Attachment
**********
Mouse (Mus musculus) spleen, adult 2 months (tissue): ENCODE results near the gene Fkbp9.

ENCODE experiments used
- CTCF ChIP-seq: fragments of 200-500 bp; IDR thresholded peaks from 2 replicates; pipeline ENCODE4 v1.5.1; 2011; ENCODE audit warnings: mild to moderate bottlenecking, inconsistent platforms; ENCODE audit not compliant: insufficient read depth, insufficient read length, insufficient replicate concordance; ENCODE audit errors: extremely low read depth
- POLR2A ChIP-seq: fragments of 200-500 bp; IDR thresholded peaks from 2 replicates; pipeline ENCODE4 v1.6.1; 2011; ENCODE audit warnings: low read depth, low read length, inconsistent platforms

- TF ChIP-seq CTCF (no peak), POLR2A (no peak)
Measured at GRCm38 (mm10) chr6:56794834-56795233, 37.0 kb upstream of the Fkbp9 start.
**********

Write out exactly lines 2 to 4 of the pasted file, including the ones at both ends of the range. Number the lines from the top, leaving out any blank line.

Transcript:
ENCODE experiments used
- CTCF ChIP-seq: fragments of 200-500 bp; IDR thresholded peaks from 2 replicates; pipeline ENCODE4 v1.5.1; 2011; ENCODE audit warnings: mild to moderate bottlenecking, inconsistent platforms; ENCODE audit not compliant: insufficient read depth, insufficient read length, insufficient replicate concordance; ENCODE audit errors: extremely low read depth
- POLR2A ChIP-seq: fragments of 200-500 bp; IDR thresholded peaks from 2 replicates; pipeline ENCODE4 v1.6.1; 2011; ENCODE audit warnings: low read depth, low read length, inconsistent platforms